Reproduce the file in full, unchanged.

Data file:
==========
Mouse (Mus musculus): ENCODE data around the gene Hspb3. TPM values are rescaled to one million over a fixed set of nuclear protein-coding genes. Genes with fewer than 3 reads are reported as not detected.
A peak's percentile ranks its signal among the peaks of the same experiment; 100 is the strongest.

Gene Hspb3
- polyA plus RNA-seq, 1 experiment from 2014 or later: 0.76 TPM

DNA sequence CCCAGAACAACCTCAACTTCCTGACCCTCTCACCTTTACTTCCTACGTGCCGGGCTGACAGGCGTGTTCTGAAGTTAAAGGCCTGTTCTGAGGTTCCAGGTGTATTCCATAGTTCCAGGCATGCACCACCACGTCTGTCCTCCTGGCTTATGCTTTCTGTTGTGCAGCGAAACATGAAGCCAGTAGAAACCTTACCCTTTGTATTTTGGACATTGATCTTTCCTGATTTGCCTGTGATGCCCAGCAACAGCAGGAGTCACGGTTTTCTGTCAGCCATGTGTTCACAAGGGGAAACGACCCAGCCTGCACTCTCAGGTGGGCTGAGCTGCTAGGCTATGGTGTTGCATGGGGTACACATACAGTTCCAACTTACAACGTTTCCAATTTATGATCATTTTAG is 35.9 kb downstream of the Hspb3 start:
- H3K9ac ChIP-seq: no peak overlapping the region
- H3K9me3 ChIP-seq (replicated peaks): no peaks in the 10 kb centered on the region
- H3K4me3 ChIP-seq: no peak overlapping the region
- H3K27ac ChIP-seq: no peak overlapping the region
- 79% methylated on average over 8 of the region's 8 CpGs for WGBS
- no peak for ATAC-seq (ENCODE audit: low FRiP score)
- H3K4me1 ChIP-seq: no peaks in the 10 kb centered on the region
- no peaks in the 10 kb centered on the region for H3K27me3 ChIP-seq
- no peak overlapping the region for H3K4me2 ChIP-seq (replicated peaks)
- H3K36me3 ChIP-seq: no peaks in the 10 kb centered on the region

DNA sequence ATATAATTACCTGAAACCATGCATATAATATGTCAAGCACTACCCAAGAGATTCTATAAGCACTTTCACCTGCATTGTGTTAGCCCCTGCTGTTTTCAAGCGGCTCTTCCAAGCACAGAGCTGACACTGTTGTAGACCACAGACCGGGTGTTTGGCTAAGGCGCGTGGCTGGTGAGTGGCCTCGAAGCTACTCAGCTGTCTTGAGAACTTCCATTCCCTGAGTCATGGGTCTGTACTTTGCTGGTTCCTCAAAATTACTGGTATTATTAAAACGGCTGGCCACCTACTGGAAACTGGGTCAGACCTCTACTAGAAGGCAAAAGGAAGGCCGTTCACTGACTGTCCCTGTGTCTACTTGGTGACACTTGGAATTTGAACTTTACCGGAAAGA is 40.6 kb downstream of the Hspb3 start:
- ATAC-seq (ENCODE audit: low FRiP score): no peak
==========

Mouse (Mus musculus): ENCODE data around the gene Hspb3. TPM values are rescaled to one million over a fixed set of nuclear protein-coding genes. Genes with fewer than 3 reads are reported as not detected.
A peak's percentile ranks its signal among the peaks of the same experiment; 100 is the strongest.

Gene Hspb3
- polyA plus RNA-seq, 1 experiment from 2014 or later: 0.76 TPM

DNA sequence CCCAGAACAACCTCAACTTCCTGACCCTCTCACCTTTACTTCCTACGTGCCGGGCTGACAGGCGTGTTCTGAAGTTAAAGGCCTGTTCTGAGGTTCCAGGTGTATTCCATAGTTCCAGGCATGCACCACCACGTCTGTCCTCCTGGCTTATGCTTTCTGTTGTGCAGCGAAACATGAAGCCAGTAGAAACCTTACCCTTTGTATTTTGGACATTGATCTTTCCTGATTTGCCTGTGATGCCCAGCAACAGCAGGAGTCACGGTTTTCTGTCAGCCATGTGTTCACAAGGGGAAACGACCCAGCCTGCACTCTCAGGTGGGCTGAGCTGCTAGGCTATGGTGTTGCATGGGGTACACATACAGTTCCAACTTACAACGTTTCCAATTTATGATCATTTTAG is 35.9 kb downstream of the Hspb3 start:
- H3K9ac ChIP-seq: no peak overlapping the region
- H3K9me3 ChIP-seq (replicated peaks): no peaks in the 10 kb centered on the region
- H3K4me3 ChIP-seq: no peak overlapping the region
- H3K27ac ChIP-seq: no peak overlapping the region
- 79% methylated on average over 8 of the region's 8 CpGs for WGBS
- no peak for ATAC-seq (ENCODE audit: low FRiP score)
- H3K4me1 ChIP-seq: no peaks in the 10 kb centered on the region
- no peaks in the 10 kb centered on the region for H3K27me3 ChIP-seq
- no peak overlapping the region for H3K4me2 ChIP-seq (replicated peaks)
- H3K36me3 ChIP-seq: no peaks in the 10 kb centered on the region

DNA sequence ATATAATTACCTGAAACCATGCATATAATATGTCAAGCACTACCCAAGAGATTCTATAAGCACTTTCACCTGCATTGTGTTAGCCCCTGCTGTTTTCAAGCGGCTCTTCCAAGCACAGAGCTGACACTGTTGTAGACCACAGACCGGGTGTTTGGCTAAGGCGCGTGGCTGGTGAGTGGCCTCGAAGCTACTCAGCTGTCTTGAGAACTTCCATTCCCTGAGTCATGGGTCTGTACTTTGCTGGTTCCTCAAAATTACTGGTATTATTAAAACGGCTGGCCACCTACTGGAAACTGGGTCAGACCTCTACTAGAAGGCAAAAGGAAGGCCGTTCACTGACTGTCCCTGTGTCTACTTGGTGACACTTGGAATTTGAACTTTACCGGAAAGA is 40.6 kb downstream of the Hspb3 start:
- ATAC-seq (ENCODE audit: low FRiP score): no peak